Testing a New Lens – The Things You See…

Today I took some time in the late afternoon to test a new lens – the Canon 400mm f2.8L IS MKII (I have long wanted to add this exotic piece of glass to my arsenal for both its super fast aperture and superb bokeh). Camera (1DX MKII) and lens (400mm f2.8L IS MKII) in hand, I grabbed a portable hide and wandered down to the local park where Eastern Grey Kangaroos often frequent the open grass areas at dusk. Finding myself a secluded spot just inside the tree line I set up the camera and crawled inside the hide expecting a rather long wait…

From my concealed position I could see a group of Kangaroos out in the field ahead of me; perhaps at 800mm+ range, but too far for anything more than a record shot. They were not particularly active and were grazing in the shade of a large gum tree. A few moments later from around the corner on the walking path comes a lady walking her German Shepard. She spots the Kangaroos, stops and looks around to see if anyone else is around or watching her (she doesn’t see me concealed in a blind inside the tree line). Satisfied she is on her own she lets her dog off the leash and points for it to chase the Kangaroos. Of course, the dog charges off for the Kangaroos, startles them and they scatter. One of the smaller Kangaroos bolts in my direction and I snap off some frames from my hidden position. It was just about perfect with the Kangaroo coming almost directly toward me at full tilt.

Of course, the dog had no chance of catching the Kangaroo and it quickly tired of the chase when it realised it was outclassed. Satisfied the dog had done well the woman called back her dog and went on her way, none the wiser that I had observed the entire fiasco. In fact, neither the Kangaroo, the dog or the woman ever knew I was there. Despite the fact her behaviour was inappropriate the woman had inadvertently set up a great shot for me with exactly what I had been hoping for – a Kangaroo at full gallop coming almost straight toward me. Just about the perfect test for this lens – ISO400 f2.8 1/2000th of a second.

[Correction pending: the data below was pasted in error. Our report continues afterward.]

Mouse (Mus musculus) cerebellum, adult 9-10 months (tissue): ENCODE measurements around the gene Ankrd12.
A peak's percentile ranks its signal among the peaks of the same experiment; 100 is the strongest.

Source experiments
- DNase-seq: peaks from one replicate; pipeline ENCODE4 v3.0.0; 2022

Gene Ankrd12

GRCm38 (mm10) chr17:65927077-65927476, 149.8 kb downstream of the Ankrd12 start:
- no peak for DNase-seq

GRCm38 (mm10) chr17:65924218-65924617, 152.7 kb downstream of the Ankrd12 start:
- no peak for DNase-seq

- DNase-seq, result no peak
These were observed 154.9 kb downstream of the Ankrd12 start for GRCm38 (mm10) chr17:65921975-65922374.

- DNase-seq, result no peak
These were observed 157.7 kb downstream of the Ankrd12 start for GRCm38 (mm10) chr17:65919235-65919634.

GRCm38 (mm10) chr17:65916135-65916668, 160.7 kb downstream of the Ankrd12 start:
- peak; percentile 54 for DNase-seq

Major Workshop / Expedition Update 2017 / 2018

With August almost behind us (just where is the year going?) I felt it time for an update on workshops and expeditions for the remainder of 2017 and into 2018 (with a sneak peak into 2019).

In a little under two weeks time I will be heading north to Greenland for two back-to-back expeditions to the remote east coast of Greenland. These expeditions into the remote and wild Scoresby Sund fjord system have been in planning for more than two years now and I am really looking forward to setting sail from Constable Point in Greenland to start our photographic expedition. Both of these expeditions have long been sold out, but I will be returning to Greenland in 2019 and will have more details on that expedition later this year.After I finish in Greenland I am heading down to Antarctica for my White Nature expedition. Timed as the first of the season we have planned our expedition to take advantage of dramatic and variable weather as well as giant icebergs and lots of snow and ice. I have been travelling to Antarctica annually for many years now and have found early November to consistently offer the best photographic experience for all aboard. I recently published a full guide on how to choose the right photographic expedition to Antartica and it can be downloaded for free HERE. This expedition is sold out.